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Urban Walnut Trees: Are They Valuable?

by Don Janssen, Extension Educator

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Reports of black walnut trees being sold for hundreds or even thousands of dollars often cause homeowners to dream of huge profits from selling their backyard walnut trees. Unfortunately, while good quality walnut trees are often quite valuable, walnut trees grown in an urban setting usually are not. Only an exceptionally large, high quality, urban grown walnut or group of walnut trees would interest a timber or veneer buyer.

Black walnut (Juglans nigra) has long been used for fine furniture, gun stocks, bowls and novelties because of its beautiful grain, color and the ease with which it can be worked. Good quality walnut logs are cut into lumber; the best are sliced into veneer.

Several key characteristics determine the value of a black walnut tree for timber or veneer-including trunk diameter, merchantable height and how free the trunk is from defects. While walnut buyers will occasionally purchase small trees, particularly if they are part of a group of trees being sold, trees less than 15 inches in diameter are of comparatively little value. Quality lumber and veneer trees generally have diameters of 18 inches or more.

A tree's diameter is measured 4 1/2 feet above the ground. It can be determined by measuring the circumference with a tape or string and dividing the circumference by 3.14.

The length of tree trunk that can be used for lumber or veneer is called its merchantable height. In black walnut and other hardwoods, merchantable height is usually the trunk height to major branches or forking. Minimum merchantable height for lumber and veneer black walnut trees is 8 to 10 feet. Quality lumber and veneer trees will have merchantable heights several times this height.

The quality of a hardwood tree is measured by how free its trunk is from defects such as crookedness, limbs, scars, swellings, bumps, cracks, holes, insect or disease damage, and wounds. Other factors being equal, the fewer the defects, the more valuable the tree.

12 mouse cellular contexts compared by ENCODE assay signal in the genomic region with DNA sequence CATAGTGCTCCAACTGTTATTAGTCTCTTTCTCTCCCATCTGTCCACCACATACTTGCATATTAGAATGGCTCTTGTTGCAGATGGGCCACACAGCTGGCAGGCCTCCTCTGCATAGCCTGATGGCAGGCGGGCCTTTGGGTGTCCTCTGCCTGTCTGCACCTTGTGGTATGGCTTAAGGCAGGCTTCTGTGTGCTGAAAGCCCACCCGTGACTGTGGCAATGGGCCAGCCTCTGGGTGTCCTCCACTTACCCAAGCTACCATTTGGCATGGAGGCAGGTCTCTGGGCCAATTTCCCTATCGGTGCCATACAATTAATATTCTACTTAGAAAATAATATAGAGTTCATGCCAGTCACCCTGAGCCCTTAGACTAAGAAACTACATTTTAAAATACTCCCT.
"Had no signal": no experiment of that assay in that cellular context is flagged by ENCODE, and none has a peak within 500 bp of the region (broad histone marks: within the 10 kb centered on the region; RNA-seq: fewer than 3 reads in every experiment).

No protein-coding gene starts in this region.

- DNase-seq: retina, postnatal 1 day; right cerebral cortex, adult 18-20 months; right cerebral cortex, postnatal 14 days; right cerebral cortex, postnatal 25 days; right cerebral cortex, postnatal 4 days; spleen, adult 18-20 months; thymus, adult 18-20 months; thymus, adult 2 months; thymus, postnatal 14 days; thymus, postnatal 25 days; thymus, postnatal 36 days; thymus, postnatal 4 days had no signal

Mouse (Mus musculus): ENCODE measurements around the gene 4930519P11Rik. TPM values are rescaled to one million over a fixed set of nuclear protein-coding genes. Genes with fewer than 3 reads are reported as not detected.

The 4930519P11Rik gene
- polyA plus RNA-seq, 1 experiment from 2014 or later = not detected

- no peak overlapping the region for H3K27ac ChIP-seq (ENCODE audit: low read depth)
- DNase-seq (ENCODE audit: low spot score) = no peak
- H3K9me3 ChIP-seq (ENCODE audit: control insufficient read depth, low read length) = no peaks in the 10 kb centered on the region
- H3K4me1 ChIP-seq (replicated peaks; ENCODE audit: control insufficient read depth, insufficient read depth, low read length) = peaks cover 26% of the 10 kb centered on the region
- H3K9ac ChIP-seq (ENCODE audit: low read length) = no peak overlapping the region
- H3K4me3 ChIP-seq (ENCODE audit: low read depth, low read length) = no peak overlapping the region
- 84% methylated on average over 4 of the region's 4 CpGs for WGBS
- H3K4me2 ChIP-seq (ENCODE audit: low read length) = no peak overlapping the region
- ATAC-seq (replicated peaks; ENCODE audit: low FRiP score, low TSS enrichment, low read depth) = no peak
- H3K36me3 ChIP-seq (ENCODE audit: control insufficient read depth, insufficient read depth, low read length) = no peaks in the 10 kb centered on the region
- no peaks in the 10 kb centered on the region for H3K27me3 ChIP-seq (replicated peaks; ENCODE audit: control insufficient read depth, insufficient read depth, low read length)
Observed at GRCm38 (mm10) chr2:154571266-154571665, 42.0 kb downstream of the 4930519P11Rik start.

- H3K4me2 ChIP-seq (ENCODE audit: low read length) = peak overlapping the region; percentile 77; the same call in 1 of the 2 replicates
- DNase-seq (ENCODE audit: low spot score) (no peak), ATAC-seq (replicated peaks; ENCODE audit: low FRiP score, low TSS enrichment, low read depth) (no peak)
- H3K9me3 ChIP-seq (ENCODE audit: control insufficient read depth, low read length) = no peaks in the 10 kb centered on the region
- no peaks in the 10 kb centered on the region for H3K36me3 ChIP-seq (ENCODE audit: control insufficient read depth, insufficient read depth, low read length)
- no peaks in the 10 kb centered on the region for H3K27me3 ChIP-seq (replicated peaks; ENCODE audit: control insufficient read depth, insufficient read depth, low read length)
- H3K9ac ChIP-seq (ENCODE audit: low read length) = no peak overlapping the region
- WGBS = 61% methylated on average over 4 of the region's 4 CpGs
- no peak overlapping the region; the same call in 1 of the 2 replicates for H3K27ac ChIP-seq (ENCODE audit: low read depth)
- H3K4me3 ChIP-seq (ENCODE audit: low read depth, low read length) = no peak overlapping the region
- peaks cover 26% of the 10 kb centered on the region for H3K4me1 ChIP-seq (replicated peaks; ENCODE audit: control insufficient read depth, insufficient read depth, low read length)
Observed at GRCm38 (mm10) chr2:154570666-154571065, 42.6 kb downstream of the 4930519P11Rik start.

Unfortunately, most urban walnut trees do not display the characteristics of high quality marketable trees. Urban walnuts often grow in open areas without surrounding trees. This results in trees with short trunks and numerous branches-little or no merchantable height. They are also more likely to have been struck by lightning or injured by human activities than trees grown in the woods. Even urban walnut trees that appear suitable as lumber or veneer trees usually are avoided by buyers because of the risk that they contain objects such as nails, wire, insulators, clothes line hooks, etc., which would damage saw blades or veneer knives.

The combination of poor quality, high risk of embedded objects and potentially difficult logging results in most urban walnut trees being of little interest to timber or veneer buyers. This does not mean that buyers would not be interested in an urban walnut that had a 30-inch diameter trunk, 32 feet of merchantable height in a straight trunk that was virtually free from visible defects, located in the middle of a large backyard away from any utilities or buildings. Unfortunately, there are very few such trees.

(This resource appeared in a 2002 Issue of the NEBLINE Newsletter. For information on reproducing this article or using any photographs or graphics, read the Terms of Use statement)

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